Today guest blogger Rusel DeMaria shares with us the value of gaming history, his thoughts on Kickstarter, and notes about his current project

Why History? Why Kickstarter?

My name is Rusel DeMaria. I am an author, game designer, consultant and analyst. I am running a Kickstarter project to fund a 3rd edition of my book, “High Score: The Illustrated History of Electronic Games”. 

Why History?

For many younger game designers and developers, who likely grew up on games, the history of the industry is probably less important than the technological advances, the newest game engines, and the new opportunities that exist in the world of games. With social, mobile and casual games, this is a great time to be designing games. The barriers to entry have been lowered to the point that just about anyone with a modicum of skill, timing, originality and a bit of luck can hit the jackpot. 

However, what makes games good, what makes companies succeed or fail, how do partnerships work, what games mean to us in our world today – all of these are, in part, the lessons of history. As a new designer seeking to get into the business, it’s not a prerequisite that you know game history. It’s just an added bonus that you know what has been done before, because every game designer you admire had something that inspired him or her. Sid Meier had Seven Cities of Gold. Will Wright had the Pinball Construction Set. What did you have? How did it shape your directions as a designer?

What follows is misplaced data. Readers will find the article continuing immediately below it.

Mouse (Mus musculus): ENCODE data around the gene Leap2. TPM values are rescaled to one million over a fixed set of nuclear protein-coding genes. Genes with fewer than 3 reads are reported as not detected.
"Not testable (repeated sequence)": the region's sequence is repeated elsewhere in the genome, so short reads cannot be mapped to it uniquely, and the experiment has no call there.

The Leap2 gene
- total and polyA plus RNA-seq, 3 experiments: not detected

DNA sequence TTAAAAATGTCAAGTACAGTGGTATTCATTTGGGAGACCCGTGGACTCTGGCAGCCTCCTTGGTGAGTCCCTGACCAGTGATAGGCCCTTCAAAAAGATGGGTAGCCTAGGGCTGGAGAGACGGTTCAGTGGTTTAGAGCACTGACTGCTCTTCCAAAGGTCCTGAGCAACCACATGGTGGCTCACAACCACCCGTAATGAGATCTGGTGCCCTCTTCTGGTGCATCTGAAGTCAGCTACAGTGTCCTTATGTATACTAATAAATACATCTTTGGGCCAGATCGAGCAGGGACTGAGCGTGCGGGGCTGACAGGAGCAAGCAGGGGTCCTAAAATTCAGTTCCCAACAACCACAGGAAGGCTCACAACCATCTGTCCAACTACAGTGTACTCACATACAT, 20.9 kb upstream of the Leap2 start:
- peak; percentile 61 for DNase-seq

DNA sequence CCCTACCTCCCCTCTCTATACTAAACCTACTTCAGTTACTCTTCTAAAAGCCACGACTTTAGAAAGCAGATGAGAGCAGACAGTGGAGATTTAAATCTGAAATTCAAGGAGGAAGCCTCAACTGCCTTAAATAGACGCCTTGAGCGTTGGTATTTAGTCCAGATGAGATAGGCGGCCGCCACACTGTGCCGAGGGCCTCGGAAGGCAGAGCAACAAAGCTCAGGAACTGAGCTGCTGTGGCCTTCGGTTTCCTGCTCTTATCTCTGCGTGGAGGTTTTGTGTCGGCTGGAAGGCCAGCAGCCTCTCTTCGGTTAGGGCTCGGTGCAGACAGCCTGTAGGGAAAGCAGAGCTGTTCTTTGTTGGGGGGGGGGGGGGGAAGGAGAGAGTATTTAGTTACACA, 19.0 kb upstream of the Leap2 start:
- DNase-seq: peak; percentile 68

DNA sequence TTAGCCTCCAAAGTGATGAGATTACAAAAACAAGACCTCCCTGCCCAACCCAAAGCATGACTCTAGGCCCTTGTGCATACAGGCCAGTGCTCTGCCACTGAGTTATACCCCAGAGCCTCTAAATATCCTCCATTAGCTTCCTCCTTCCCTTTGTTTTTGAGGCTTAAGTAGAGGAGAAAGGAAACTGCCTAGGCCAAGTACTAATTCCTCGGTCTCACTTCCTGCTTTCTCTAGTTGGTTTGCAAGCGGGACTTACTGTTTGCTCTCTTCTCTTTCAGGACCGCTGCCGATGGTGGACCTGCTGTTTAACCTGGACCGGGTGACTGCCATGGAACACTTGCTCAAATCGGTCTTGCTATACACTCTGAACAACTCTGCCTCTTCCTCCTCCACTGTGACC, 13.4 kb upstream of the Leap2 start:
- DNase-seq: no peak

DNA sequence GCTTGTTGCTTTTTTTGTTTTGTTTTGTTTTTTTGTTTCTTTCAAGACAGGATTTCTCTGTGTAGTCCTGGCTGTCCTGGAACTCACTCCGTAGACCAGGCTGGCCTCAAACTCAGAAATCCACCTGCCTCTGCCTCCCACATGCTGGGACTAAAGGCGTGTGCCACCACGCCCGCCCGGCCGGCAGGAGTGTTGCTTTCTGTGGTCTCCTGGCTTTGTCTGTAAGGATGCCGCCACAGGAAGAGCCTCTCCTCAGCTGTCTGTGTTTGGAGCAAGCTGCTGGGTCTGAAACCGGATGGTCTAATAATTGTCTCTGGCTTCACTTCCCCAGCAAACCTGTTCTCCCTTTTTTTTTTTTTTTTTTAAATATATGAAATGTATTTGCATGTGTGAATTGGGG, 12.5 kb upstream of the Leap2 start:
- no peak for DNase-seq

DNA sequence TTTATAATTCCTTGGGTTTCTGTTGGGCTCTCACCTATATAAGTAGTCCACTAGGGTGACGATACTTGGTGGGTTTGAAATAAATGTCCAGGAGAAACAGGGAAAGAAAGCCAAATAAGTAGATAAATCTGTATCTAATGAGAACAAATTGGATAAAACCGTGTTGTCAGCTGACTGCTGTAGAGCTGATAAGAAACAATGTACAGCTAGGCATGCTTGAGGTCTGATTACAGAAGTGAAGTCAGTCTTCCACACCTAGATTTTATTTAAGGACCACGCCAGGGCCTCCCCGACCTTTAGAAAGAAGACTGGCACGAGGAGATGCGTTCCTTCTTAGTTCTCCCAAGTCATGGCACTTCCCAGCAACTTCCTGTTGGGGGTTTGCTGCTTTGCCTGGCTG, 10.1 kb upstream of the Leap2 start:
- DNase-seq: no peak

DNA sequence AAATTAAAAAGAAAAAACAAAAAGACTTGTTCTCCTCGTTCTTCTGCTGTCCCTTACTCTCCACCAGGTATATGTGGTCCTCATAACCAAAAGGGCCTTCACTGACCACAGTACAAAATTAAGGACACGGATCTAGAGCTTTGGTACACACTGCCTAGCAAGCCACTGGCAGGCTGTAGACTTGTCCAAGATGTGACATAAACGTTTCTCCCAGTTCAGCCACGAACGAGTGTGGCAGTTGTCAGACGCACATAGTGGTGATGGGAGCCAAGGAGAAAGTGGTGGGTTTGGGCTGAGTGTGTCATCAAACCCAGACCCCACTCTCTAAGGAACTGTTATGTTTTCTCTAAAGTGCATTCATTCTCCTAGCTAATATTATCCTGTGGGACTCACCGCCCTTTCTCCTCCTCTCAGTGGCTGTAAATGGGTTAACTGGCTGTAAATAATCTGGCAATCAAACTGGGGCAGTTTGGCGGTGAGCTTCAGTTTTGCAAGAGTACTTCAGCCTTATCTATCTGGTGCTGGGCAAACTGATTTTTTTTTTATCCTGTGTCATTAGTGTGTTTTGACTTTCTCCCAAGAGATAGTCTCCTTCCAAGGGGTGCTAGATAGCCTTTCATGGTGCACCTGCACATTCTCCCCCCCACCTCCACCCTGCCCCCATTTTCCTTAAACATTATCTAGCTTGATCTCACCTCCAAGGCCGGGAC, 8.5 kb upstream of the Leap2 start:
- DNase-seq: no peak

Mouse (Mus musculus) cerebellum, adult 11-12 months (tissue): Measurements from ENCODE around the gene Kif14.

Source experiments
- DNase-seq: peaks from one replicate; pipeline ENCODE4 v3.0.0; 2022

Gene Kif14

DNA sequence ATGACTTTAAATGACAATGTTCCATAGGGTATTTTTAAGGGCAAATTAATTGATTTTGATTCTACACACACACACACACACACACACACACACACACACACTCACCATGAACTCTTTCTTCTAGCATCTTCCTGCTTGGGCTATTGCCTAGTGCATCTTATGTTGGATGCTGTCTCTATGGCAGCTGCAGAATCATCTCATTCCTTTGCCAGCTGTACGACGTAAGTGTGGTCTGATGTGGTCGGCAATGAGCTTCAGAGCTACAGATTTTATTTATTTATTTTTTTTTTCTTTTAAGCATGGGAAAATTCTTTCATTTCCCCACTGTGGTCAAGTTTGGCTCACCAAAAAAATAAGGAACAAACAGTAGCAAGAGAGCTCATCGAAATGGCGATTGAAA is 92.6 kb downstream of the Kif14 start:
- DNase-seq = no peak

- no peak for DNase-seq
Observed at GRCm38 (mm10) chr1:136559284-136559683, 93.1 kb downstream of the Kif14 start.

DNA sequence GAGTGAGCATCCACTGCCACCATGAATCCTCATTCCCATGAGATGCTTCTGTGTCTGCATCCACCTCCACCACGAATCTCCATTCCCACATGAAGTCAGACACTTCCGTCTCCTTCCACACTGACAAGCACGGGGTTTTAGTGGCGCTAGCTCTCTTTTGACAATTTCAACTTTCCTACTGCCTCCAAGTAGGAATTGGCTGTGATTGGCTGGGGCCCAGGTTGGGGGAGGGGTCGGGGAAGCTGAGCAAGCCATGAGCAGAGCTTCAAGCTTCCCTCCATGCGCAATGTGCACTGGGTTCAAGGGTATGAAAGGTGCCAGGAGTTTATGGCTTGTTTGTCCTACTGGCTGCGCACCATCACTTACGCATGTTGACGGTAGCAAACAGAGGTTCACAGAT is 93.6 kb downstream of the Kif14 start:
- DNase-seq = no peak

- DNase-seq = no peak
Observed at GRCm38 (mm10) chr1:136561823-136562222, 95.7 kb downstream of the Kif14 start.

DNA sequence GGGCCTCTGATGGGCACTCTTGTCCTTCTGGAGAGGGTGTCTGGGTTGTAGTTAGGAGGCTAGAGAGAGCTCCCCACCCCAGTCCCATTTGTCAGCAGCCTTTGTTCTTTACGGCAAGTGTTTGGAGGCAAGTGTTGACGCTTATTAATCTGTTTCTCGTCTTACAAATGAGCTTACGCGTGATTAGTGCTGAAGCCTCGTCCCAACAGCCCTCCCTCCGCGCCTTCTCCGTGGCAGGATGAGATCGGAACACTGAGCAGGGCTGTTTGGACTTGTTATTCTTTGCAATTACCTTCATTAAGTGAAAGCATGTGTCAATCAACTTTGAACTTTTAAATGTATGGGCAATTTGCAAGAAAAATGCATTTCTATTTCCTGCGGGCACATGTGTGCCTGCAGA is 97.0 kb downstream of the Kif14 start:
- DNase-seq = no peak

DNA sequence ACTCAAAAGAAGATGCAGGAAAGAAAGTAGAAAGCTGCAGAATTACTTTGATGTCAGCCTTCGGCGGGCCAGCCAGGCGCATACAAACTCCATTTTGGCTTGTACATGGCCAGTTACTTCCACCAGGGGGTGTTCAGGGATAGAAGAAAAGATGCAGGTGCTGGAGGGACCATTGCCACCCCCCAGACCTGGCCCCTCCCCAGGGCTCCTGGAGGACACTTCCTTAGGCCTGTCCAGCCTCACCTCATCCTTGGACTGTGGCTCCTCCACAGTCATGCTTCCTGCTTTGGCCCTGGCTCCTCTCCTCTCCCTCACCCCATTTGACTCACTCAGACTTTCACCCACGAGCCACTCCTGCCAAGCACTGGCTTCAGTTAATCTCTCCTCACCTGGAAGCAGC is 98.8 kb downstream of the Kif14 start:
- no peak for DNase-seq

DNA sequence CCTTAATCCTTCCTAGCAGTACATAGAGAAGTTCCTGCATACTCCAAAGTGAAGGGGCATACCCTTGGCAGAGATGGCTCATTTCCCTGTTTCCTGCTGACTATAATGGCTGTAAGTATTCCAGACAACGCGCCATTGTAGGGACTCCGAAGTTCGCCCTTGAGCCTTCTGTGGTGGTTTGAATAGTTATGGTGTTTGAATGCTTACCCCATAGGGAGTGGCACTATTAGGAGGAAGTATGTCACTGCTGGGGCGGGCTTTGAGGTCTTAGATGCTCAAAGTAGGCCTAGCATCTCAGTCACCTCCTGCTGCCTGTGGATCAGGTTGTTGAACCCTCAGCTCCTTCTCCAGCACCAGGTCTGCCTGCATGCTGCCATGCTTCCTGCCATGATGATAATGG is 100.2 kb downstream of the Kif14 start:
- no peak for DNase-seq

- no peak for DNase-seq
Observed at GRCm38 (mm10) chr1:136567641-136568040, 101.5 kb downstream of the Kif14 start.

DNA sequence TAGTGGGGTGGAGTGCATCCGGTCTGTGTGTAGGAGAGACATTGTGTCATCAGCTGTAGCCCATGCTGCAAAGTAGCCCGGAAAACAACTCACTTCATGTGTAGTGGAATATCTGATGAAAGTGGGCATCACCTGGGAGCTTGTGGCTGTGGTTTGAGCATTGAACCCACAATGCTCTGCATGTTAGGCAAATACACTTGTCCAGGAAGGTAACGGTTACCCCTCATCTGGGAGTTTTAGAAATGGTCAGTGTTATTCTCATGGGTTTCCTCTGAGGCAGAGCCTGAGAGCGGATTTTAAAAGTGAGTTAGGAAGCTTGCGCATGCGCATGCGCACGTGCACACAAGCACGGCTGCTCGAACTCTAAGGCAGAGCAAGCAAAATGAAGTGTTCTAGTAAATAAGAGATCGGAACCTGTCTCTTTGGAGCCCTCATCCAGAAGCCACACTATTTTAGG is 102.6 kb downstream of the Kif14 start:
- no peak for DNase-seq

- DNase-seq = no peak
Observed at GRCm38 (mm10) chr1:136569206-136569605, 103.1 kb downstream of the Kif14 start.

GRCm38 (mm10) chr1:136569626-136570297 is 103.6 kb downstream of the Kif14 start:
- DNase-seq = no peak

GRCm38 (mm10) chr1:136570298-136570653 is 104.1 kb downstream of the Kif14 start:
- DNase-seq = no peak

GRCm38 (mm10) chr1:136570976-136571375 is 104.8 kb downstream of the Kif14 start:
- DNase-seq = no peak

And even past the informative aspect of game history, it makes a great story. Writing High Score was a great adventure for me, and I heard the stories of dozens of the pioneers of the industry. I wrote the stories as best I could to bring you closer to the people and to their challenges and successes as they built their companies, made their games and explored the boundaries of game design, marketing, finances, technology and the many pitfalls of success and failure. It’s a good read, and you never know what you’ll take away from it. 

Why Kickstarter?

At this time, Kickstarter is a new and potentially valuable source of funding for indie developers. Many small projects are getting the money to proceed and launch new titles with support from fans and people who want to see new games come out. I’m not talking only about Double Fine or InXile, which were hugely successful projects run by famous game designers, but about smaller games, like the D-Day Dice Board Game, which exceeded its initial goal by 1,321%! Or small projects with small budgets that have succeeded, like OutReach the Search for Mankind, School Daze and Spike: A Love Story Too.